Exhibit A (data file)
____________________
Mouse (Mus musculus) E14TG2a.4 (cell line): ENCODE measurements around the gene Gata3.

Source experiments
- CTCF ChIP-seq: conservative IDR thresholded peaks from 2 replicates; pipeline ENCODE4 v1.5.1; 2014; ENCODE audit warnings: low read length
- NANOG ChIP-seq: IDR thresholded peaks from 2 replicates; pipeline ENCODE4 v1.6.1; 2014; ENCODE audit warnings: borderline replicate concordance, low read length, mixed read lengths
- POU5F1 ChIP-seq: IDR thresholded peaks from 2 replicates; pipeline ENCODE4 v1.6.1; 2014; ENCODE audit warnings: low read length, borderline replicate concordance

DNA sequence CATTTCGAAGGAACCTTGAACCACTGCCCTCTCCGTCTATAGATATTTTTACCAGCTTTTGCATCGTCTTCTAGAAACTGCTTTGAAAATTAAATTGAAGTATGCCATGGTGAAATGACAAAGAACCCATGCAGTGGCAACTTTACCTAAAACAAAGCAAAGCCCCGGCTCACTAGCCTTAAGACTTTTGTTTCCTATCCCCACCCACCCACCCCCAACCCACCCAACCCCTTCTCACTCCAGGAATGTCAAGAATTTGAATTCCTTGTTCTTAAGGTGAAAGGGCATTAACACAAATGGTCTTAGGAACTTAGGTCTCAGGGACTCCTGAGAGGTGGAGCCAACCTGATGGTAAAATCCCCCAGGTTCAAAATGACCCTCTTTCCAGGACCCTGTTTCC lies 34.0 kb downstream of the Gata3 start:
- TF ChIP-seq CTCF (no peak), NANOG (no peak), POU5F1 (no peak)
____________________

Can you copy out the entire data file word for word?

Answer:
Mouse (Mus musculus) E14TG2a.4 (cell line): ENCODE measurements around the gene Gata3.

Source experiments
- CTCF ChIP-seq: conservative IDR thresholded peaks from 2 replicates; pipeline ENCODE4 v1.5.1; 2014; ENCODE audit warnings: low read length
- NANOG ChIP-seq: IDR thresholded peaks from 2 replicates; pipeline ENCODE4 v1.6.1; 2014; ENCODE audit warnings: borderline replicate concordance, low read length, mixed read lengths
- POU5F1 ChIP-seq: IDR thresholded peaks from 2 replicates; pipeline ENCODE4 v1.6.1; 2014; ENCODE audit warnings: low read length, borderline replicate concordance

DNA sequence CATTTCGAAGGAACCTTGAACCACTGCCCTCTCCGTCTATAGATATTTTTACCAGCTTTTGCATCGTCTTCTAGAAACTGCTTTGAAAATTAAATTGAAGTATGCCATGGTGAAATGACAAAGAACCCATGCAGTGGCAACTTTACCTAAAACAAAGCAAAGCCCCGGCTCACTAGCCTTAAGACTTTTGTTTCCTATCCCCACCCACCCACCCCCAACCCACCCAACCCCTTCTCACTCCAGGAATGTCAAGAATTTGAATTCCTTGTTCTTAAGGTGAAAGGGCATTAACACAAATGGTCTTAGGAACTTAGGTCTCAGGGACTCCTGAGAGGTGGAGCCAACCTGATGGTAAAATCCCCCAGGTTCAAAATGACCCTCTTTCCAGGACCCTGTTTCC lies 34.0 kb downstream of the Gata3 start:
- TF ChIP-seq CTCF (no peak), NANOG (no peak), POU5F1 (no peak)